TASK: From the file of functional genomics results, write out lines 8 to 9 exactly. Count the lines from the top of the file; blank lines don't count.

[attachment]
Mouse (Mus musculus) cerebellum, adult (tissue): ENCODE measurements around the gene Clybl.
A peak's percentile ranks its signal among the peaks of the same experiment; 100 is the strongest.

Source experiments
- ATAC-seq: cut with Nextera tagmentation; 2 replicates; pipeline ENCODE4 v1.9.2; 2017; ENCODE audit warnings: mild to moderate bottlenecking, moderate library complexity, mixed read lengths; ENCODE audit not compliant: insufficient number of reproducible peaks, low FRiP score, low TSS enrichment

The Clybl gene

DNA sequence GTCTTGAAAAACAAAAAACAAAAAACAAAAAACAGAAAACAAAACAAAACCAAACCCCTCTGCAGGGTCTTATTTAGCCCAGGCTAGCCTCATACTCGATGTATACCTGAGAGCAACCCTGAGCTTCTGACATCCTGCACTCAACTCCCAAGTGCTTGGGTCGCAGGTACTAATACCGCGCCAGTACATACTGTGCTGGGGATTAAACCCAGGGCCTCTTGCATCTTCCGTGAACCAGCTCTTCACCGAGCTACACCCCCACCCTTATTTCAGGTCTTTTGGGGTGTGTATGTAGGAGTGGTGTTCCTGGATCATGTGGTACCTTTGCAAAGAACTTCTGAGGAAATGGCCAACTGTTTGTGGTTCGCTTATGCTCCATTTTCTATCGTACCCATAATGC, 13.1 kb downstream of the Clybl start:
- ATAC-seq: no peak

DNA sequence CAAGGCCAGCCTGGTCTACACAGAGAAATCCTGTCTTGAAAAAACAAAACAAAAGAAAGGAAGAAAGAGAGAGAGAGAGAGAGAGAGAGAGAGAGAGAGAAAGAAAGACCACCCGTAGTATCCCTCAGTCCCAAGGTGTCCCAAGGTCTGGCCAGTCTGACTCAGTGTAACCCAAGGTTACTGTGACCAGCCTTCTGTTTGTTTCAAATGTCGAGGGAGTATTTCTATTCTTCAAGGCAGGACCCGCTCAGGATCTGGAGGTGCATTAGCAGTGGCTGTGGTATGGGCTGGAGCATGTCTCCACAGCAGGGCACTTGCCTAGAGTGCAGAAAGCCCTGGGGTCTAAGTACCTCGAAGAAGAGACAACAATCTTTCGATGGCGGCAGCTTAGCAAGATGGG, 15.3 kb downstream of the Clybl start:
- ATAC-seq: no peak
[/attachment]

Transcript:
DNA sequence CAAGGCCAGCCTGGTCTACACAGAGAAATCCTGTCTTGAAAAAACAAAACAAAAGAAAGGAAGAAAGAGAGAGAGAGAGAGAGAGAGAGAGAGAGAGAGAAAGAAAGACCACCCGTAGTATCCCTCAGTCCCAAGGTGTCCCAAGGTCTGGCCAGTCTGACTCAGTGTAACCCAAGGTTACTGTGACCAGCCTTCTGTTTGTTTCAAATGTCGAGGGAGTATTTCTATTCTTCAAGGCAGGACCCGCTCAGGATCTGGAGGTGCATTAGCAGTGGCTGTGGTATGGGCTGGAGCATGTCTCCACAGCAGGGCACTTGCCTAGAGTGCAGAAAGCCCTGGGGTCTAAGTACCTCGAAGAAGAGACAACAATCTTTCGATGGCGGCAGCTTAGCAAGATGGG, 15.3 kb downstream of the Clybl start:
- ATAC-seq: no peak